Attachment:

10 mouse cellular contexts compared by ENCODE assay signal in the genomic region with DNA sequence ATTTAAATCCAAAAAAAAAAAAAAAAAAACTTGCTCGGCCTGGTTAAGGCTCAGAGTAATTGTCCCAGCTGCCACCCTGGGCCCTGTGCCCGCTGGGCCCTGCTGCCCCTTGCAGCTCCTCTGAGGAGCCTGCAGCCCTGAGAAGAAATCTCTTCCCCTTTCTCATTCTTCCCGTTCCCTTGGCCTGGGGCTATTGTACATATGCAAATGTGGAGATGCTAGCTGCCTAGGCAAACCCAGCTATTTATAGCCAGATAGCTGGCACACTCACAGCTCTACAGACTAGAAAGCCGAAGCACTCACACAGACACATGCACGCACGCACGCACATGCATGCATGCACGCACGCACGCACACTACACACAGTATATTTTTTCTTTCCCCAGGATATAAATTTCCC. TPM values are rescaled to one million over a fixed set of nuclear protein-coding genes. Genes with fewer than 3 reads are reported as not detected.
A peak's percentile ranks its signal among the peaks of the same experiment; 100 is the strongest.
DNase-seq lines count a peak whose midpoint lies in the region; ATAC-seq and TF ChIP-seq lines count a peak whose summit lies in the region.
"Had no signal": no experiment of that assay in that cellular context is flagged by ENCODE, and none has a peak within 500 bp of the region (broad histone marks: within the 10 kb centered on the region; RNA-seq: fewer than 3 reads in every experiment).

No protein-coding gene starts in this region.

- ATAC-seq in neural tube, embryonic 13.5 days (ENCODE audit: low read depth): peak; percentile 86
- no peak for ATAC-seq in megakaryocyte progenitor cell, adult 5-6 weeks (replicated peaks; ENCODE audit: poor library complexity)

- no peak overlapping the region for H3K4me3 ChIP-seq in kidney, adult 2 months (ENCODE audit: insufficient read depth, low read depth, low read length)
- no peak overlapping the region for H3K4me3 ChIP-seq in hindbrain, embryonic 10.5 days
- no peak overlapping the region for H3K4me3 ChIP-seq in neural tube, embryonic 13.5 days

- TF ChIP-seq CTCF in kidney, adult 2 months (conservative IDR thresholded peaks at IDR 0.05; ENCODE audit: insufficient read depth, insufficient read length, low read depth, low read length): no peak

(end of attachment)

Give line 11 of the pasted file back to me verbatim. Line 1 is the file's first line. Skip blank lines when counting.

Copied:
- TF ChIP-seq CTCF in kidney, adult 2 months (conservative IDR thresholded peaks at IDR 0.05; ENCODE audit: insufficient read depth, insufficient read length, low read depth, low read length): no peak